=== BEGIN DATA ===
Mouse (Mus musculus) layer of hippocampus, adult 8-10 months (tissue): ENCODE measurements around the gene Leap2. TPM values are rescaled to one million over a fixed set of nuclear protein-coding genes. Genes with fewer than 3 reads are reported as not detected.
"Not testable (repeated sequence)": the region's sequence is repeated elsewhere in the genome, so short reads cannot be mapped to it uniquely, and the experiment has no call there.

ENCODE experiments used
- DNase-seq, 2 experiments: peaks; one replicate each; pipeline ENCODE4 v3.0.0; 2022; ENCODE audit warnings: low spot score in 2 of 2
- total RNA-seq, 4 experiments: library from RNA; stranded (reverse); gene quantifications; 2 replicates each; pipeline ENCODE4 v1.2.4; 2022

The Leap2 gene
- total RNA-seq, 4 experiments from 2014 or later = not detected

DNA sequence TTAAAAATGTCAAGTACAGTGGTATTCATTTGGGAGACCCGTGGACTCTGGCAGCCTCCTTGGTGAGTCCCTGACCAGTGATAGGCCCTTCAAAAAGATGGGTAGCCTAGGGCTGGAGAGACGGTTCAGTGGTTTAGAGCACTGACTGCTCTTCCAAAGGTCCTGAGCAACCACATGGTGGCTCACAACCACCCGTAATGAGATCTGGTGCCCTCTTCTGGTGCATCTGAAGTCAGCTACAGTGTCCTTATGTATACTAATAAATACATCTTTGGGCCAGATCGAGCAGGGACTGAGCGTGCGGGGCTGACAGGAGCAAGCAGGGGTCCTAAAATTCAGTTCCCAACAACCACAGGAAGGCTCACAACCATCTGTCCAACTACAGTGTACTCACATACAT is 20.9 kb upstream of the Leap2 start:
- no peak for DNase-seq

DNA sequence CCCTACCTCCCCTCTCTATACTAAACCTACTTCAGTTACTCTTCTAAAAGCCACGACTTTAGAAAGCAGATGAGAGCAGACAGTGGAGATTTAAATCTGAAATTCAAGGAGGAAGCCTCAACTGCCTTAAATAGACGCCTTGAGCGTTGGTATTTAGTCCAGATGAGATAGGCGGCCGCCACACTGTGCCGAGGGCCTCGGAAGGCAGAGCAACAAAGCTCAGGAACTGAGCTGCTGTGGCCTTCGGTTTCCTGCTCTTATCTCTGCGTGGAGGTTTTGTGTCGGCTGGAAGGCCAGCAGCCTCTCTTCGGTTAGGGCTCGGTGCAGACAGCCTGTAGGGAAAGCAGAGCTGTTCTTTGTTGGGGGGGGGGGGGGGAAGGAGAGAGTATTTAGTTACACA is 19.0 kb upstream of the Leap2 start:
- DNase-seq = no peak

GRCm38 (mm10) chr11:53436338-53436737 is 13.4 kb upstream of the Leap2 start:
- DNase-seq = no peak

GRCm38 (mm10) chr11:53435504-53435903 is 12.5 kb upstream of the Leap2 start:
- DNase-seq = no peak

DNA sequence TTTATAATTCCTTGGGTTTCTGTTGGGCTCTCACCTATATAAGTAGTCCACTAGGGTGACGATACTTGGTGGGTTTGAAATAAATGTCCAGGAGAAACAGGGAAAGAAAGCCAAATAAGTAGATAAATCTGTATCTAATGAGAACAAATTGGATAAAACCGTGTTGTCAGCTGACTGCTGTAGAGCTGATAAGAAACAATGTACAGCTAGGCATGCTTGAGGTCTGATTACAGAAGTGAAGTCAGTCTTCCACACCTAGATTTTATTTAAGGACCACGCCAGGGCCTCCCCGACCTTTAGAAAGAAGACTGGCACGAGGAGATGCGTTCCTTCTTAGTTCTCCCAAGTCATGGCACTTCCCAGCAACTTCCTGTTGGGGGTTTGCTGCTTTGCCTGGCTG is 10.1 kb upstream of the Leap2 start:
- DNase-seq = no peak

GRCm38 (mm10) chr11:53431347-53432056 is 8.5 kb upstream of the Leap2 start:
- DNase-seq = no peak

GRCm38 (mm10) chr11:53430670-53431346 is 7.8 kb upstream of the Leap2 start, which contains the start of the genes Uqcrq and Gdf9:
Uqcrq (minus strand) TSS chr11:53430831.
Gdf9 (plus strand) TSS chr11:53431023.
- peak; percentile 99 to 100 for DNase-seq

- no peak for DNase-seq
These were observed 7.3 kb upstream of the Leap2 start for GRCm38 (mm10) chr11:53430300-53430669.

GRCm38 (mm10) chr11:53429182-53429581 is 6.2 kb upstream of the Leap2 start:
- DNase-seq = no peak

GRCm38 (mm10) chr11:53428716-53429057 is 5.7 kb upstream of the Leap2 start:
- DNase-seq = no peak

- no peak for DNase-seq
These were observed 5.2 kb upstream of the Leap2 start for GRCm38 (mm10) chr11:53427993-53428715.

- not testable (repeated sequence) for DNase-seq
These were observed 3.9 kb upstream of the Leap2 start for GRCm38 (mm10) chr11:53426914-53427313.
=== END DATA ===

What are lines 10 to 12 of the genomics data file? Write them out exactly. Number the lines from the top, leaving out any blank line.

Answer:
DNA sequence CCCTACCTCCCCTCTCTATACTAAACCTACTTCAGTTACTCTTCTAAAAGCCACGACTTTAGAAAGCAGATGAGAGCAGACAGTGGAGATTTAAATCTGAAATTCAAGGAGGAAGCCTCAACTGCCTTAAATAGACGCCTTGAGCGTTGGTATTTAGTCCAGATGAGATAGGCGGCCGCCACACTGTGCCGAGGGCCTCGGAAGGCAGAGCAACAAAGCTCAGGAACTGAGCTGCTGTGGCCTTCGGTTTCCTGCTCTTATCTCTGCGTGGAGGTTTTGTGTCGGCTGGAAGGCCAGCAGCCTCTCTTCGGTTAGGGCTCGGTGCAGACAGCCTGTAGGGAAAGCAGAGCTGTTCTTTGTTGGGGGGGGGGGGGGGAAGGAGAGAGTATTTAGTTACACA is 19.0 kb upstream of the Leap2 start:
- DNase-seq = no peak

GRCm38 (mm10) chr11:53436338-53436737 is 13.4 kb upstream of the Leap2 start: